Cape Town, July 19 2021
I don’t know if you saw that South Africa survived an attempted coup last week. Not many people are saying coup though it is obvious to me that it was one.
Hectic week. My mum was pretty close to it, the nature reserve alongside their complex was set alight, their local grocery store was ransacked. It was scary and destabilizing.
For white South Africans of a certain age there was a bit of a sense of inevitability to it … a reckoning that we have been waiting for.
We often talk about the excitement of 1994 and those queues to vote and the sense that we were a magical rainbow nation with Madiba in charge. We jumped on the ferry to the New South Africa but the ferryman never came to collect his due. It is like climate change, in a way, we know there is a big debt to be paid one day (and that we cannot afford to pay it) …
We all know that our so-called democracy will be on very shaky ground as long as we all sit in our homes on the hill drinking white wine spritzers and planning home renovations and holidays overseas while the majority of our countrymen live bleak and brutal lives in the townships. Pass the wine please …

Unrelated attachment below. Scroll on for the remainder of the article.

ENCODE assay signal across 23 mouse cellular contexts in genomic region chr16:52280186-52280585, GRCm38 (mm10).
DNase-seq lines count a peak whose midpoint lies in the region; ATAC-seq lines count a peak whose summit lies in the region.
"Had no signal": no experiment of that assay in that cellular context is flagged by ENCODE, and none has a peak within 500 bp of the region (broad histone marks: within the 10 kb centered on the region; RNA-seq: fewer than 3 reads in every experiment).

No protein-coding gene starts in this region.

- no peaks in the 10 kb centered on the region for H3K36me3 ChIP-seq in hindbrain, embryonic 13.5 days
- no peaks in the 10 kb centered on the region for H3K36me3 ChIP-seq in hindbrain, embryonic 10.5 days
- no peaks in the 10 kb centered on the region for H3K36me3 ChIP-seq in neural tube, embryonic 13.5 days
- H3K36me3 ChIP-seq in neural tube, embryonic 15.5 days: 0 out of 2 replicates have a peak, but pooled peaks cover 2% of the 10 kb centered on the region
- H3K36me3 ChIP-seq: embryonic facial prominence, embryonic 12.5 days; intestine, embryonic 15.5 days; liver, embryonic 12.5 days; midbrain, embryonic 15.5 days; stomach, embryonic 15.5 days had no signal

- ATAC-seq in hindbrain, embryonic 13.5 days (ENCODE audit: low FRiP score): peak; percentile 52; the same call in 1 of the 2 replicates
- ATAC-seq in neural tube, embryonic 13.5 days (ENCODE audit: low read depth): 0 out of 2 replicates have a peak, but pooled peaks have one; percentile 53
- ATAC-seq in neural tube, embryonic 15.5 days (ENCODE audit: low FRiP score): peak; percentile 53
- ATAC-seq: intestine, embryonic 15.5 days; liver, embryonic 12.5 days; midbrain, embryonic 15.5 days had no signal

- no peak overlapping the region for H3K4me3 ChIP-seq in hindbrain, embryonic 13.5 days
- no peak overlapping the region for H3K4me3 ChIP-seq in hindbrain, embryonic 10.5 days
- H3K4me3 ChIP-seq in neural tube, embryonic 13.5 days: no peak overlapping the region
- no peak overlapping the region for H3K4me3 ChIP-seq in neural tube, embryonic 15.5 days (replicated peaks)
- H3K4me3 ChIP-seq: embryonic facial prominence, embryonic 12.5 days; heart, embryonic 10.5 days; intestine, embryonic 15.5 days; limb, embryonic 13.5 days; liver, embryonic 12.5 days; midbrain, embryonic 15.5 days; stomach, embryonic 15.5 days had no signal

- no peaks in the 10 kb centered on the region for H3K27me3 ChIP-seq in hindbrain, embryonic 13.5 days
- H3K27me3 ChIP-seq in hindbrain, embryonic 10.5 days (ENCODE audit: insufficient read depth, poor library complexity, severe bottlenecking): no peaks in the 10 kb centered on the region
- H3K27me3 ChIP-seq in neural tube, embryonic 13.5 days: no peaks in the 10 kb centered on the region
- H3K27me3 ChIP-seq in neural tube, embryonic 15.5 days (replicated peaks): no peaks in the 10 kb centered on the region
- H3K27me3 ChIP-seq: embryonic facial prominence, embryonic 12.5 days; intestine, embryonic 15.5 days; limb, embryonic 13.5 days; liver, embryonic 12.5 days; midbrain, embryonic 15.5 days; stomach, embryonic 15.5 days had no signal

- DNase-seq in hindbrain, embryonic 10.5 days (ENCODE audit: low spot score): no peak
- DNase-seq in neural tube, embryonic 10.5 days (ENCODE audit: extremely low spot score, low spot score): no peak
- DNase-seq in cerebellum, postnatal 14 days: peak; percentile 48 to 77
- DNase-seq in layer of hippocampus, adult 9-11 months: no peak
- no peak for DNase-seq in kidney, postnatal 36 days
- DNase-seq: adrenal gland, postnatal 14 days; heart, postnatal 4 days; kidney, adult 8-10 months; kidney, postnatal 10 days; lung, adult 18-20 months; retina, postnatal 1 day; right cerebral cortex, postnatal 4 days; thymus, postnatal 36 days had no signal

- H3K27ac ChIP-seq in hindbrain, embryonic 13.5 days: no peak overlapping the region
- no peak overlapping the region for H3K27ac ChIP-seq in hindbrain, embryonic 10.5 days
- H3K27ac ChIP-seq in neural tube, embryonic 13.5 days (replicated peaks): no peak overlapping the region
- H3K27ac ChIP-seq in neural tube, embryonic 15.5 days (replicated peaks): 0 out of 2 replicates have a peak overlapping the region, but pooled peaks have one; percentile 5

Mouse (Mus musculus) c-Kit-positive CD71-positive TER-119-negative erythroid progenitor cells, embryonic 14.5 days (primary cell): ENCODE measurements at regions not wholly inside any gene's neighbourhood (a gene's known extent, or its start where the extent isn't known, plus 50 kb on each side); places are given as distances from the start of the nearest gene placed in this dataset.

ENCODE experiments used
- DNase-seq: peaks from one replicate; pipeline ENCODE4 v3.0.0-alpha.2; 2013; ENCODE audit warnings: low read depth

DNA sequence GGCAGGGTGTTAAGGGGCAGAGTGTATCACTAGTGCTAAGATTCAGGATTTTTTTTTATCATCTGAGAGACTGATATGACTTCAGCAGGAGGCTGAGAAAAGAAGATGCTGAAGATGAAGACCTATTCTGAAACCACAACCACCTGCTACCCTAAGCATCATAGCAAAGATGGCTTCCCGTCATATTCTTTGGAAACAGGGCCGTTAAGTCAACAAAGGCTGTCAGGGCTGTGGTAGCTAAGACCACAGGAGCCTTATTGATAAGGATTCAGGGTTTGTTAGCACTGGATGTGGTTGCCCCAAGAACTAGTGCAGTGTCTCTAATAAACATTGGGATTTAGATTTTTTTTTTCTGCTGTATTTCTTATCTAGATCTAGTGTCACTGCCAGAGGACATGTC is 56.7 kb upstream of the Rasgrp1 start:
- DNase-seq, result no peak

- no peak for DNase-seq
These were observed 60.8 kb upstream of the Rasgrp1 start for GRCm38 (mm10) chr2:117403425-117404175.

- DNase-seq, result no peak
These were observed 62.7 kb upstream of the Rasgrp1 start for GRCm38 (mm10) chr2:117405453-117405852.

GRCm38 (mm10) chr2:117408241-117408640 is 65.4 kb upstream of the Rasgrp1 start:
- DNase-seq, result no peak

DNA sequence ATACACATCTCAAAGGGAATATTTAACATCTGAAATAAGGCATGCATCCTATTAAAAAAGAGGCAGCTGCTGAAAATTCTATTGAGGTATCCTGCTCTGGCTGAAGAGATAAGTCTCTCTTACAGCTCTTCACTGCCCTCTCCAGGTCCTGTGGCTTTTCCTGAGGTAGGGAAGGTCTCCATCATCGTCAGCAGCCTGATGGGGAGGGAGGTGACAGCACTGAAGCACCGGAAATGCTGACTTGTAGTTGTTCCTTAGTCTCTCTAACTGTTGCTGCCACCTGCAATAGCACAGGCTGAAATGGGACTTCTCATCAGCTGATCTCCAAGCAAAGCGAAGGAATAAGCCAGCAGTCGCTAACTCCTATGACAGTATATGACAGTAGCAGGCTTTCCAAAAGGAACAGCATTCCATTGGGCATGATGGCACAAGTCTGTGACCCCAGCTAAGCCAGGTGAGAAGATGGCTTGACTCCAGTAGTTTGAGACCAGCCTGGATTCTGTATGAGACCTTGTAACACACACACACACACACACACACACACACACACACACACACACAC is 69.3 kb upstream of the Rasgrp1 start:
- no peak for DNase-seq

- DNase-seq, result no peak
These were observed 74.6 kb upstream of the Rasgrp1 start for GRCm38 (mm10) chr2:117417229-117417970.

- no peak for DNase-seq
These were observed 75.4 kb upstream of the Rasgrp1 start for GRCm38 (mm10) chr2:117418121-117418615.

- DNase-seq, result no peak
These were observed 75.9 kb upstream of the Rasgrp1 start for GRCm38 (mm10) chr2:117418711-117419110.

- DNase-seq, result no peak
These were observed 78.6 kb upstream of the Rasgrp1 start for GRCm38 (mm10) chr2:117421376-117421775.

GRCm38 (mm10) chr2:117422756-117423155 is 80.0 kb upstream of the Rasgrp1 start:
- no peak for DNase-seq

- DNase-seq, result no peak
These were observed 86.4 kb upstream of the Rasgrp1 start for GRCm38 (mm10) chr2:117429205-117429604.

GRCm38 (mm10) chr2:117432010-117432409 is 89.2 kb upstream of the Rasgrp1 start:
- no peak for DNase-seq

As the dust seems to be settling on this scary period of violence and looting (apparently ignited by Jacob Zuma’s arrest) people are reflecting on a terrible week, the “worst since the 90s” some are saying. That feels true from where I sit, but it was probably just be another bleak and brutal week for most South Africans.
The taxi violence continues unabated in Cape Town. Our cleaner was forced to walk to the nearest “coloured township” in her efforts to get to town this morning (there have been no taxis servicing her own neighbourhood for the better part of two weeks now). But she turned back in a hurry and made the long walk home feeling defeated and powerless after shooting erupted at the taxi rank.
Was last week harder for her? I don’t think so.